Thoughts, Feelings, Actions
Here’s a theologically loaded statement:
Right beliefs (ortho-doxy) create right feelings and lead to right actions (ortho-praxy).
As Christ-ians, our life (and thereby, our life-STYLE as well) is all about Christ. This is true isn’t it? Whatever we think, feel or do ought to be thought, felt or done in regard to Christ. Pretty amazing to think that Christ wants to renew our thinking, give us joy, and (as if that’s not enough) DO great things through us.
It starts with our thinking or our beliefs, doesn’t it? They are of utmost importance. When we actually believe that the God of the universe would not just merely be interested in us, but also would be willing to die for us, that has an effect on us!
Once we are thinking straight, and it starts to sink in that Christ paid a debt that we would never have been able to pay, I’m just guessing that our feelings should take perhaps a small positive turn! That is what joy is all about! Would a prisoner that had been freed from a death-sentence show no emotion? Well, whether you realise it or not, or just have forgotten, If you are a Christian, you were a prisoner, and you have been set free from your death sentence!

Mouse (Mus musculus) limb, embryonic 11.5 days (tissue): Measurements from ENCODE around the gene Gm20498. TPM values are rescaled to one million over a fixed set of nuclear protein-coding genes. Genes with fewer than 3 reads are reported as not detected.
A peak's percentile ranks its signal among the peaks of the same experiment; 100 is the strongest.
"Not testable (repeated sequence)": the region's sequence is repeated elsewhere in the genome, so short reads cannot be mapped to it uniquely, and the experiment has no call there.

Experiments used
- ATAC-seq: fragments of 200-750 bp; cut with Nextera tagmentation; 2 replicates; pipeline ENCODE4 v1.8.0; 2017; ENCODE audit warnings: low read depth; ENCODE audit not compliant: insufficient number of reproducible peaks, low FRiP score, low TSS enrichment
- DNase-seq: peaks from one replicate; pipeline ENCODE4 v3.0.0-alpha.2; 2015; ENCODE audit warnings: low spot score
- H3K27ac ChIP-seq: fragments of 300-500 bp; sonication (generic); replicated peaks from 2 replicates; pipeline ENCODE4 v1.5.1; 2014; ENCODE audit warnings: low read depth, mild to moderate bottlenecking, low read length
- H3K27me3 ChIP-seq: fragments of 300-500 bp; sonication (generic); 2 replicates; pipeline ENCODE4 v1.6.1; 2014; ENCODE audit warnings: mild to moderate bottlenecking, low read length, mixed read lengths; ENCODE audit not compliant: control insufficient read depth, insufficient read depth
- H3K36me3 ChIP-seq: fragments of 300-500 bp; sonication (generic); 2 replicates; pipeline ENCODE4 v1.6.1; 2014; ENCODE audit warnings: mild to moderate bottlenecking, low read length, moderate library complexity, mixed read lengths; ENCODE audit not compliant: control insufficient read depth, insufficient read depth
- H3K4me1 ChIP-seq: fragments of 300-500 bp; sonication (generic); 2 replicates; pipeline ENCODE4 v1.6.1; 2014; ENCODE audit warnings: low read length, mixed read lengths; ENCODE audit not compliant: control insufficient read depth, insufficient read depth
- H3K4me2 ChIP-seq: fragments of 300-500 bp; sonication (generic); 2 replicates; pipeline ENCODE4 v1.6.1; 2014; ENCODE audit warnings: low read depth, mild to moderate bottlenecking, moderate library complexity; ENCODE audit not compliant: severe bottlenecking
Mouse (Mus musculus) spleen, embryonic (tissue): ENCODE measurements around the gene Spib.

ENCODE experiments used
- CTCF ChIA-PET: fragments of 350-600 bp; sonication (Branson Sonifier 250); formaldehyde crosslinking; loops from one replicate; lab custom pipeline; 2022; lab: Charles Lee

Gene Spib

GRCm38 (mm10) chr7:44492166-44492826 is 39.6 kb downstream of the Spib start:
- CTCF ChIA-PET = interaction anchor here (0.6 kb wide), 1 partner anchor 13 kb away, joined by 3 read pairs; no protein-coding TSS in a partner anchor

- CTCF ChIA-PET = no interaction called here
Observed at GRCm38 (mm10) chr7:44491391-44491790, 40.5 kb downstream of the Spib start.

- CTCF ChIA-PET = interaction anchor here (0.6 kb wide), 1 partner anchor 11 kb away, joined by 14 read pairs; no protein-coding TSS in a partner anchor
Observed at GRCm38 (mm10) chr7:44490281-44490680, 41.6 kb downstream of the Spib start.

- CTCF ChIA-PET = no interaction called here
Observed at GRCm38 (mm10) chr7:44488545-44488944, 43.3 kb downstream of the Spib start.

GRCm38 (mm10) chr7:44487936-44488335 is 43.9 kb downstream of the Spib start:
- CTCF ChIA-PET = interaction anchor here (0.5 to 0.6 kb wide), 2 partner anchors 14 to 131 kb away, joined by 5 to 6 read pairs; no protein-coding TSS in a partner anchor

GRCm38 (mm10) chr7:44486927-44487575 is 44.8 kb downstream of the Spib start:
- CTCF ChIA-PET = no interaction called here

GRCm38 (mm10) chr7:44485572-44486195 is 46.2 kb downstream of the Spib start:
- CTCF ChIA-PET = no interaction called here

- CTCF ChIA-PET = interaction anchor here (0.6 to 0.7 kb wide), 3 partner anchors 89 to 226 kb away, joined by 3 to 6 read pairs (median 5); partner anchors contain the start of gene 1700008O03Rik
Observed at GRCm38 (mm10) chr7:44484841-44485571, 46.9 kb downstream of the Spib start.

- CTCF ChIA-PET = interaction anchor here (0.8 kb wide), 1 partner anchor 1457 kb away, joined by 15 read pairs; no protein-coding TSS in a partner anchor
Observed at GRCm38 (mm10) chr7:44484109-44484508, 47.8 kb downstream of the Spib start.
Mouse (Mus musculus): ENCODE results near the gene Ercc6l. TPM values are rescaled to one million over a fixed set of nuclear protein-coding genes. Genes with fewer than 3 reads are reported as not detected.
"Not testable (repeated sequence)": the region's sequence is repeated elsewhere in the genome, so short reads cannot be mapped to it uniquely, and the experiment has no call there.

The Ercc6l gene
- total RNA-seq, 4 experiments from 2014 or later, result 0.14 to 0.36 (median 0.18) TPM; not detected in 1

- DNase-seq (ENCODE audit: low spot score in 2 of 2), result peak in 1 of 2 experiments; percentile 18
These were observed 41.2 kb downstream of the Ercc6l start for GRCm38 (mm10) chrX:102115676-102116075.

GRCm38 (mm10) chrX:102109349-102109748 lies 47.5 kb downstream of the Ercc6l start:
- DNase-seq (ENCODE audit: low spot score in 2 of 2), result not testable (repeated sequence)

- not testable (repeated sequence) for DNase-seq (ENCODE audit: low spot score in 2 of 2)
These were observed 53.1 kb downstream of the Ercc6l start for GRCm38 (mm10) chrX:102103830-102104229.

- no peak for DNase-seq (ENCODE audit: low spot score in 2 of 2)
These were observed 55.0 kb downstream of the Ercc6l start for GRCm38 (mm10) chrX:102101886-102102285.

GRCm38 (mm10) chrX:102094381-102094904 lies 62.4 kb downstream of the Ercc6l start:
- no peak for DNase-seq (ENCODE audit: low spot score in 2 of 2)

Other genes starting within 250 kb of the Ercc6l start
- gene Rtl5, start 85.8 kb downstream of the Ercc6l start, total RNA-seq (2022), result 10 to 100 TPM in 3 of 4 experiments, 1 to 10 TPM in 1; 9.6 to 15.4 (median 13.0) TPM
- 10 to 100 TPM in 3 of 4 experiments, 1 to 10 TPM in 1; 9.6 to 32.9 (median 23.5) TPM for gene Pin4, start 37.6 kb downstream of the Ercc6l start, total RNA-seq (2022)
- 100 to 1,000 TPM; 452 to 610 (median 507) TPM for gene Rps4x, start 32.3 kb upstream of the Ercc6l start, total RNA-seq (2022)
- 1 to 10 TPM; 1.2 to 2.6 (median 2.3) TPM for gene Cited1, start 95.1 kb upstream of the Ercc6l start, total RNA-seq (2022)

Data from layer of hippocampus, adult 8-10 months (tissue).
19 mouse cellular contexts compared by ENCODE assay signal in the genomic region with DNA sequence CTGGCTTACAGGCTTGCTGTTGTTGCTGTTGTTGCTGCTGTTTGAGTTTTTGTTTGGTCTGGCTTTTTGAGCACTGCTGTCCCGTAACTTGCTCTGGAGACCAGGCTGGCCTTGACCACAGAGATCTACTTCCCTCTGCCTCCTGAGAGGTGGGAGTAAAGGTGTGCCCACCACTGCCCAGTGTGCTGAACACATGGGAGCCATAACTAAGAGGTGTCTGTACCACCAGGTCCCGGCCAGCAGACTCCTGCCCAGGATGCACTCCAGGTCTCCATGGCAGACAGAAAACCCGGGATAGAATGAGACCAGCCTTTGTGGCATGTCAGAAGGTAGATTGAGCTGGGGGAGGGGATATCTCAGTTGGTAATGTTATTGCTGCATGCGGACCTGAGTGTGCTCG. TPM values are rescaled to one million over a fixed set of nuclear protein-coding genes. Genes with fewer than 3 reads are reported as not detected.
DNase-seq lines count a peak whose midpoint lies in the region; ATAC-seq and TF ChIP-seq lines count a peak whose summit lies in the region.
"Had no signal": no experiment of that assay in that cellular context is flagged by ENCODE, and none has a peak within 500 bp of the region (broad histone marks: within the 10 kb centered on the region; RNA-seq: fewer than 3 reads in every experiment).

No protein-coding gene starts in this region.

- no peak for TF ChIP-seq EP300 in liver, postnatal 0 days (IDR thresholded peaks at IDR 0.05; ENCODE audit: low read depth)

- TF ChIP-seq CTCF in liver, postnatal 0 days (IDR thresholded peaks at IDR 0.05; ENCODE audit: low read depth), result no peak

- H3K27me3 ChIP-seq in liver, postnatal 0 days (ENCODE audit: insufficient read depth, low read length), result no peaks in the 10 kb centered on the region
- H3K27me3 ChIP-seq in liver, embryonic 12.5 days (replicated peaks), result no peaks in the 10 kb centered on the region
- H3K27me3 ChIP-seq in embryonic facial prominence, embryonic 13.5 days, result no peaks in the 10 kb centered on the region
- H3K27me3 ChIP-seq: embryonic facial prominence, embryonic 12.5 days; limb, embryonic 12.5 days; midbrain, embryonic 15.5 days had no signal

This is where it gets interesting. We tend to be terribly distracted when our actions (or someone else’s) are either lacking or not of the right “kind.” If we’re not careful, we can slip into a pattern of thinking that our actions shape and form our beliefs. It’s the other way around. Our REAL thoughts and beliefs are seen in the way we act. It’s a tricky distinction that can easily be missed. Put plainly, you can’t serve your way into having Christian beliefs. You can, however, believe your way into serving in a Christian way. As church-type-people, we often act like the former statement is true. We care less about what people believe or how they feel, and instead just try to find ways to get all of the Christian jobs done! We must not do this.
If you are experiencing a ‘dry spell’ in your Christian life, check your beliefs and feelings. One of the many great things about the Christian life is that we are not simply converted and then put on a shelf, we are grown, tested, tried, bruised, etc. These bumps are to cause us to remember Who we are intended to rely upon. The dry spells aren’t there to get us to try harder, but to help us realise our inability to please God with our flesh, and remember Who our strength is. One of the greatest passages in the Bible about God’s will for living the Christian life is the beginning of the 12th chapter of Romans. Among other things, it says to “be transformed (continually) by the renewing of your mind.”
Thoughts are important.